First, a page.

Jordan not just Petra, Dead Sea, tourism sector leaders agree
AMMAN — “Unfamiliar” tourist sites around the Kingdom can be promoted as providing visual experiences and opportunities for interaction with local residents through new marketing campaigns, representatives from the tourism sector said on Tuesday.
In an article posted recently on Middle East social news website www.stepfeed.com, 14 tourist attractions around Jordan “that aren’t Petra, Amman, and the Dead Sea” were promoted.
The piece listed Dana Biosphere Reserve, Um Qais, Ajloun, Madaba, Jerash, Karak, Wadi Rum, Azraq Wetland Reserve, Aqaba, Tafileh, Wadi Mujib, Zarqa, Irbid and Salt as tourist destinations not currently receiving as much promotion.
Tohama Nabulsi, director of communications and media at the Jordan Tourism Board (JTB), said the board promotes sites that are “ready” to receive tourists.
Um Qais is among the places that should be more promoted by tour operators, she said, but noted that some tour guides find it “distant”.
“It’s a two-and-a-half-hour drive to Um Qais [from Amman]. Many tour operators find Jerash and Ajloun, and Amman closer to more destinations.”
Nabulsi said tourists do not want to merely “see” sites: they want to experience them, especially through interacting with the residents of the area and seeing how they live.
“Recently, I asked some tourists about their best experience in Jordan. I assumed it would be Petra, but they said it was with Um Assad, a resident at one of the tourist sites. They visited her house and tried [traditional food].”
The official told The Jordan Times that promoting the ancient Nabataean city of Petra, some 235km south of Amman, as the most prominent site in the Kingdom should not be considered “wrong”.
“Promoting Petra as a destination is good since it is the crown jewel. You have to show your best when marketing something,” she added.
The rose-red city is one of the New Seven Wonders of the World and has been inscribed into UNESCO's World Heritage List.
Nabulsi said the JTB launched a promotional campaign in different cities around the world that features a variety of tourist destinations in the Kingdom in order to emphasise that “Petra isn’t the only site to visit in Jordan”.
Dia Madani, the director of the Baptism Site Commission, said the promotion of additional sites requires specialists from different sub-sectors of tourism, such as religious and medical tourism.
“To promote other places, we have to be ready to receive tourists,” Madani told The Jordan Times.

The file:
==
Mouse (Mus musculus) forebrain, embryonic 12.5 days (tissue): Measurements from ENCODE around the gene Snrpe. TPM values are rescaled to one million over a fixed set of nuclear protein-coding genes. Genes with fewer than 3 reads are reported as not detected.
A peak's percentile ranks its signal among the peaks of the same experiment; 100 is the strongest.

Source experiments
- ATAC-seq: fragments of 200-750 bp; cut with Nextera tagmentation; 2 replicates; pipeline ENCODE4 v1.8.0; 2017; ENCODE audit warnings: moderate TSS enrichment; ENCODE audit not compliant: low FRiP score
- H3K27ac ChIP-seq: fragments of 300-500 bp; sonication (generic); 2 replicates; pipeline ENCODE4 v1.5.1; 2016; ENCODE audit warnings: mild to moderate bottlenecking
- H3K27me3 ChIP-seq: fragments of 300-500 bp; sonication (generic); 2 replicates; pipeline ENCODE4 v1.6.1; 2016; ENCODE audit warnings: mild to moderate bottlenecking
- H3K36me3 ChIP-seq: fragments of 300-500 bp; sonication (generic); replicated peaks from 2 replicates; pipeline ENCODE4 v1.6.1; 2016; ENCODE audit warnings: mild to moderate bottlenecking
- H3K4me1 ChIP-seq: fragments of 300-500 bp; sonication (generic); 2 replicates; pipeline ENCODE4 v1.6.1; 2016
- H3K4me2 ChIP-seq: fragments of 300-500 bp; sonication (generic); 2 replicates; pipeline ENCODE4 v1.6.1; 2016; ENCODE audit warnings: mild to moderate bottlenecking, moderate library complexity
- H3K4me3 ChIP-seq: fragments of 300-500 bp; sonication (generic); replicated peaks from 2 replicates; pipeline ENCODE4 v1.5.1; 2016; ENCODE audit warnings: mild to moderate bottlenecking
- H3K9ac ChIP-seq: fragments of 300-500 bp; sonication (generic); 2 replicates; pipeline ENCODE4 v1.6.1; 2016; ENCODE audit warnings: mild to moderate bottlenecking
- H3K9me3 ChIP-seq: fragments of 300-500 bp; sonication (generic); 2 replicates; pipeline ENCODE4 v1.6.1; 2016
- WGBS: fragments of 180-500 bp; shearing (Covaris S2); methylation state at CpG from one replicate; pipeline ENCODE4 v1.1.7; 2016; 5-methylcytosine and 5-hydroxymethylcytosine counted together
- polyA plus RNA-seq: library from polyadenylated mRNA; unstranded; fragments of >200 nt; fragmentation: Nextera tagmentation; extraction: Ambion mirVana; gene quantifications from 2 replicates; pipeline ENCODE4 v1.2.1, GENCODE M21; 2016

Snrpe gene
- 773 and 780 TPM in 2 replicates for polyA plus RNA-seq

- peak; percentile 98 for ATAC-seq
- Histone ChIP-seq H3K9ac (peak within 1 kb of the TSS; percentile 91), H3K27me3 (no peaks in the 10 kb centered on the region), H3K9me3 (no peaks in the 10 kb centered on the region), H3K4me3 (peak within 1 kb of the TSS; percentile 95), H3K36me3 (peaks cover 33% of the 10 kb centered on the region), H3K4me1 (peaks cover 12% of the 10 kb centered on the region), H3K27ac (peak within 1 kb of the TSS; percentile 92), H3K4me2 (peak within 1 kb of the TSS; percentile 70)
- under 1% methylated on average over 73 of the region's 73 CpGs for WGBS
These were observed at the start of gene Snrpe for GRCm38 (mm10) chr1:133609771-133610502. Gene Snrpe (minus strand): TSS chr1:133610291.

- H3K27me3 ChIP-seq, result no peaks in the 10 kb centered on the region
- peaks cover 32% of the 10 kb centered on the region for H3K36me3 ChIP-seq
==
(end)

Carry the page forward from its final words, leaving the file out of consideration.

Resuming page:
“Biblical sites in Jordan are promoted a lot, but we need a methodology to market and promote other sites,” he added.
But Shaher Hamdan, president of Jordan Society of Tourism and Travel Agents, told The Jordan Times that the decline in tourist turnout for the past five years has caused tour operators to identify Jordan by its "major" sites.
"We had to use the most known sites in the Kingdom to encourage tourists to visit," he added — "anything that would help the country get back in the tourism market".
Arwa Mahadeen, general manager of Tyche Tours, said the tours offered depend on the interests and demands of each tourist group.
“American groups tend to reserve tours for around eight days, whereas groups from other markets, such as the Far East, tend to stay for only two to three days,” she told The Jordan Times.
Mahadeen added that when a group stays for a short period of time, it becomes “less possible” for tour guides to show its members all of Jordan's sites, although the guides aim to extend the stay of each group as much as possible.
“When people come from the Far East, we can’t cover the whole country — only the main attractions, Petra, Amman and the Dead Sea.”
“I cannot take tourists to places that aren’t ready to receive them. They have to offer good service to visitors,” Mahadeen said.
She added when visitors come to Jordan, they often already know where to go, and tour guides “can’t just decide not to take them” to the desired sites.
Tourism representatives noted that the Kingdom witnessed a decline in tourist visits over the past five years due to the instability in the region.